Gleeson recalls, “Literally overnight—before the completion of a single news cycle—our case was transformed.”

Suddenly, Giacalone and Gleeson’s case became the biggest mob prosecution in the country. I confess to having joined in the breathless reporting on Gotti as a new Al Capone, without the scar and with a better coif, thanks to a daily haircut.

But Gotti beat the rap, and the big case became a huge defeat. Gleeson did not learn until long afterward that one of the jurors had been bribed. Gleeson writes that he figured at the time the acquittal came partly because the judge allowed the defense lawyers to verbally savage and humiliate Giacalone in the courtroom.

Giacalone left the Eastern District soon after. Gleeson finally got a second chance to prosecute Gotti in 1992. Gotti had since also been acquitted in a state case and had become known as the Teflon Don. Gleeson introduces readers to George Hanna, an FBI agent, and Kenny McCabe, an investigator with Brooklyn’s District Attorney Office, and other greats of New York law enforcement who quietly did their jobs, undermining Gotti even as we in the press made him a celebrity gangster.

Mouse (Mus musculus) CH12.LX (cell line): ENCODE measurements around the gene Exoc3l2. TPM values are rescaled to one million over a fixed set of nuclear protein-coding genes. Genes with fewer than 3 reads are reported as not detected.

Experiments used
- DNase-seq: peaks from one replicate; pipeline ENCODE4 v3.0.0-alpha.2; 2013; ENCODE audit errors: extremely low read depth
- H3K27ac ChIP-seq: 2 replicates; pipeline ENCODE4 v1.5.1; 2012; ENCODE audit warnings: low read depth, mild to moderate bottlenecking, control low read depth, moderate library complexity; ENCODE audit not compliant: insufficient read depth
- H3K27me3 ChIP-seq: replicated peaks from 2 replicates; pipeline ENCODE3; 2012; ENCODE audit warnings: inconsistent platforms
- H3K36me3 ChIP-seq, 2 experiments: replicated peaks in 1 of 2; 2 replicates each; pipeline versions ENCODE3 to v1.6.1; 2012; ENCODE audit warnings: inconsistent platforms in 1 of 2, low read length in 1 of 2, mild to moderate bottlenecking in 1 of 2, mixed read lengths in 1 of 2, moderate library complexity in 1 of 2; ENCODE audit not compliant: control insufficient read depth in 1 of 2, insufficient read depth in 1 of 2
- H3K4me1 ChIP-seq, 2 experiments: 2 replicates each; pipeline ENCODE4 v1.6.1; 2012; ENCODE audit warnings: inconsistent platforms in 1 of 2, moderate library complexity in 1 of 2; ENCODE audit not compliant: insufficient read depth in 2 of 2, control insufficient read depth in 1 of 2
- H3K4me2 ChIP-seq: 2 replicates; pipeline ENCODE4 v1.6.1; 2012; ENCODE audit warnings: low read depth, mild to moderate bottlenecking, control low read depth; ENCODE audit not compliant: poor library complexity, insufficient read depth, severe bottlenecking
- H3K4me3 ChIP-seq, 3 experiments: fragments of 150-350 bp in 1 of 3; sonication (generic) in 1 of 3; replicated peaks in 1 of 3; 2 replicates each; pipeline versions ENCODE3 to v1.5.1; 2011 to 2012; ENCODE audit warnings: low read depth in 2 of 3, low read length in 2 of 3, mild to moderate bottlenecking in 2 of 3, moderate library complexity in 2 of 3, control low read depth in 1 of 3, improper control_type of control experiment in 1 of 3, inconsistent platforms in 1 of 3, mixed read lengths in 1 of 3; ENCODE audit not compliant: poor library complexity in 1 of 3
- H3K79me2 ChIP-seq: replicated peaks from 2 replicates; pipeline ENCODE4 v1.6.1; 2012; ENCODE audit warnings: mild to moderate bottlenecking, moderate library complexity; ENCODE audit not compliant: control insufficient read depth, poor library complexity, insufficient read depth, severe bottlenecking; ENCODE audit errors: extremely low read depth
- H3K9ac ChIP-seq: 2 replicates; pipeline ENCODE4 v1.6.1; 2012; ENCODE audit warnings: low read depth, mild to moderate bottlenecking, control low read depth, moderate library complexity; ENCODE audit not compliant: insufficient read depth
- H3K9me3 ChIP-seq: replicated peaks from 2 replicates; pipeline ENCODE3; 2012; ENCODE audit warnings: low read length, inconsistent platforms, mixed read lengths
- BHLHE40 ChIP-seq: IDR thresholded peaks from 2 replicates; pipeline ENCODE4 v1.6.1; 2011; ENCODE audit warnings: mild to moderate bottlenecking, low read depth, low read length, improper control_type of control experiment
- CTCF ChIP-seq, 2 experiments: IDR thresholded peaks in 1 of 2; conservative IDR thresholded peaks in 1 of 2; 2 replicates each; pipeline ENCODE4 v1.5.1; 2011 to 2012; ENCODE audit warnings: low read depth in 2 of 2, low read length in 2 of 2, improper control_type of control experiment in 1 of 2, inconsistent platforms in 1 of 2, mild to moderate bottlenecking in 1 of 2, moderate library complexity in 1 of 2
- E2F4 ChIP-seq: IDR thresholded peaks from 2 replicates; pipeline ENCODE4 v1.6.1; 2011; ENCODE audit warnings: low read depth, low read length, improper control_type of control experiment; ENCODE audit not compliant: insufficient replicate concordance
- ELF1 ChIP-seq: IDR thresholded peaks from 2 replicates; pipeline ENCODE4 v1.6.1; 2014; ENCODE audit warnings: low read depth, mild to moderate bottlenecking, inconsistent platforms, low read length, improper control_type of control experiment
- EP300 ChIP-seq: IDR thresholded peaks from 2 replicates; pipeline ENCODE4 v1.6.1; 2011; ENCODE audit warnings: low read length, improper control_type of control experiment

When he took over as boss, Gotti had moved his headquarters from the Bergin Hunt and Fish Club in Queens, which had nothing to do with hunting or fishing, and everything to do with truck hijacking and loan sharking. He settled into Dellacroce’s former social club in downtown Manhattan, the Ravenite, which had everything to do with crime of all kinds. He apparently thought he was secure from eavesdropping in an upstairs apartment an elderly woman of the neighborhood let him use for covert meetings. He was wrong, and the resulting recordings alone would almost certainly have been enough for a conviction. His fate was sealed, however, when his underboss, Sammy “the Bull” Gravano became what was then the highest-ranking mobster ever to cooperate with investigators.

Some readers may feel the government was too charitable with Gravano, who was sentenced to five years after admitting to 18 murders, including those of Castellano and Bilotti, as well as his wife’s brother.